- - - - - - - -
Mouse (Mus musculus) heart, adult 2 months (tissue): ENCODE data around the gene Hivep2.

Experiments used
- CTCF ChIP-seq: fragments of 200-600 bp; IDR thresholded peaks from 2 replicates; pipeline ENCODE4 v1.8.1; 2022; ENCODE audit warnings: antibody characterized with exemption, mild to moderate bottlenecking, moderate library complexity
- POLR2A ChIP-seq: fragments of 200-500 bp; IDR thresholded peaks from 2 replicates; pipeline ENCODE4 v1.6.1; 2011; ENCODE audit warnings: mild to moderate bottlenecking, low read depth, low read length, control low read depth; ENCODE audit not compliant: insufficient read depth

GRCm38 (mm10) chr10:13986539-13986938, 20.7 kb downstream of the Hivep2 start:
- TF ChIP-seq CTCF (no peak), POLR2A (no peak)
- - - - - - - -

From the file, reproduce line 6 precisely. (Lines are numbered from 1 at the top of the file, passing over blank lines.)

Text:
- TF ChIP-seq CTCF (no peak), POLR2A (no peak)